|Summary of guest lecture addressed at the
Diplomatic Training Institute BMICH on 18.10.02
The ancient hydraulic civilization of Sri Lanka
A. Denis N. Fernando,
2. The position of Sri Lanka on the Indian Ocean brought traders and seafearers from the Fertile Crescent who were drawn here because of our spices, gems and other curiosities. (refer RAS Journal Special Issue on "The Ancient Hydraulic Civilization of Sri Lanka" for details).
Claudius Ptolemy provided us with 3 dimensional coordinates of 49 places of interest in Taprobane (Sri Lanka) and were corrected by me mathematically for scale and azimuthal errors and plotted on a Transverse Mercator Projection. This provided us with the location of places with an accuracy of 10 miles in position. (refer RAS Scsquicentinial Commemoration Volume 1995 for details). What is significant is that it confirms what is stated in Mahavamsa which was written by Mahanama two centuries later in 4th century AD. Though the names of these places are indicated in the Mahavamsa, some of their locations have unfortunately been misinterpreted by historians and caused all the confusion.
4. Ptolemy clearly indicated our contacts with the rest of the Asian world which resulted in the development of our unique hydraulic civilization, which sublimated from the Stone Age to the Iron Age bypassing the Bronze Age. In the map of Ptolemy various tribes and nations had their harbours and settlements for trade, the capital metropolises of the kings, international emporia rivers and mountains, the source of rivers also includes the sacred Adams Peak foot print are clearly indicated.
5. It is foreigners who introduced paddy to Sri Lanka and cultivated it using the technique known to them in the cultivation of wheat in the Fertile Crescent and adapted it for the cultivation of paddy. Present evidence points to the Yakkhas to have introduced paddy who had a Persian connection as there was a very great demand of rice for export. (refer The Advent of Rice and Ancient Hydraulic Civilization - Asian Agro-history Foundation Volume 2 No.1 of 1998). While we from Sri Lanka taught the South Indians in the Kaveri Basin to grow irrigated rice when our experts were taken by force as indicated in the Manavamsa and created the Poduke, the new city in the Kavari in South India, which city is indicated by Ptolemy in the second century AD.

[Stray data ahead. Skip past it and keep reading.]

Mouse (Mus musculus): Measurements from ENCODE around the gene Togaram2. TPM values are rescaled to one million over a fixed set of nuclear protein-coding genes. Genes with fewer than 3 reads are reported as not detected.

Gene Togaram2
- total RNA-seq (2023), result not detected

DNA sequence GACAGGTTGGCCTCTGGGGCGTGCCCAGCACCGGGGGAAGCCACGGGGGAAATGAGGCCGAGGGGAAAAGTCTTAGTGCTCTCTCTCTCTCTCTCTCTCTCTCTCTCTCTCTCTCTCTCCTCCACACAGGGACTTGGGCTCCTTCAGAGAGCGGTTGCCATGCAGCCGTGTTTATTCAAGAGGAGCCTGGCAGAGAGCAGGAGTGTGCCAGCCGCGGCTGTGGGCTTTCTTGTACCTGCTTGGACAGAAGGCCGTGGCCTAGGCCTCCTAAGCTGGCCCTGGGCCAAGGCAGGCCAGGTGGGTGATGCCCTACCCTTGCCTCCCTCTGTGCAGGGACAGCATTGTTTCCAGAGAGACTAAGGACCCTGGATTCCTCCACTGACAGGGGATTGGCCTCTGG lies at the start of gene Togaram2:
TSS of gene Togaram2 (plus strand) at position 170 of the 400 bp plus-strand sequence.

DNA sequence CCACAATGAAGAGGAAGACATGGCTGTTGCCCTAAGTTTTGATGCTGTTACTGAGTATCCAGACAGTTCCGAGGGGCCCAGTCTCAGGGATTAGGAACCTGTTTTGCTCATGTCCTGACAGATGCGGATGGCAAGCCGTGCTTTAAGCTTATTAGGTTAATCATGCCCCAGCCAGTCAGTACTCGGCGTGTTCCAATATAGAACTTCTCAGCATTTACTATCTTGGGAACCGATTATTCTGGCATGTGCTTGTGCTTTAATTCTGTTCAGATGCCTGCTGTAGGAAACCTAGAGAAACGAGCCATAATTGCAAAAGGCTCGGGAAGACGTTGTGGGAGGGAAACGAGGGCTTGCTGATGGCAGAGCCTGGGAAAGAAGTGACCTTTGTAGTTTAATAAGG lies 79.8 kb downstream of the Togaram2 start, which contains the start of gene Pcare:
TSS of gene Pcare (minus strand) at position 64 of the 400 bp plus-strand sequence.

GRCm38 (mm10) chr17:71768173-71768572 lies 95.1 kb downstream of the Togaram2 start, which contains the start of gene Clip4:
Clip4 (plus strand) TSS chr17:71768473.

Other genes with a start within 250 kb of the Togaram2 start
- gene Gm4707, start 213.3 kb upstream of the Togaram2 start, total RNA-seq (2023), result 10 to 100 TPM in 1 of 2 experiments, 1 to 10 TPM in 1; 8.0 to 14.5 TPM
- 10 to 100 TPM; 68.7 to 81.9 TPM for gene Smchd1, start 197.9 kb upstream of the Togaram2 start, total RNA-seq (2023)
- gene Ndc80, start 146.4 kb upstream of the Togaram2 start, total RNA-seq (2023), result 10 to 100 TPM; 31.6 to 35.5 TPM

Irrigated technology in Sri Lanka existed here before the advent of Vijaya when she was occupied by indigenous Veddhas as well as Seafearers and Traders namely the Yakkhas who were sunworshippers who had a Persian connection. While the Nagas had a Red Sea Erythrien connection who were snake or naga worshippers and great builders. The oldest city of Vijithapura indicated in the Mahavamsa as having 3 moats, the remains of which are clearly indicated in the aerial photographs and located between Kaduruwela and the new town of Polonnaruwa.
7. The map showing the distribution of the different type of Ancient Irrigation Structures; indicates ancient canals from Yakabendi elas that provided irrigation from the Mahaveli Ganga like the Kalinga and Gomathi elas; while we had canals like the Yoda elas that took water from the Kala Oya to Anuradhapura by a canal having a gradient of half a foot to the mile which even today with modern technology is difficult to achieve. Then we have the ancient Maduru Oya sluice which I discovered in 1981 which had two sluices and built in three stages starting from the BC period. According to the Mahavamsa the Yakkhas had their annual new year (sun festival) at the Dolapabbatha even in the time of King Pandukabhaya which lies between the Maduru Oya and the Mahaweli Ganga indicating the antiquity of this region in the BC period, which area was occupied by the pioneers of irrigation technology in Sri Lanka.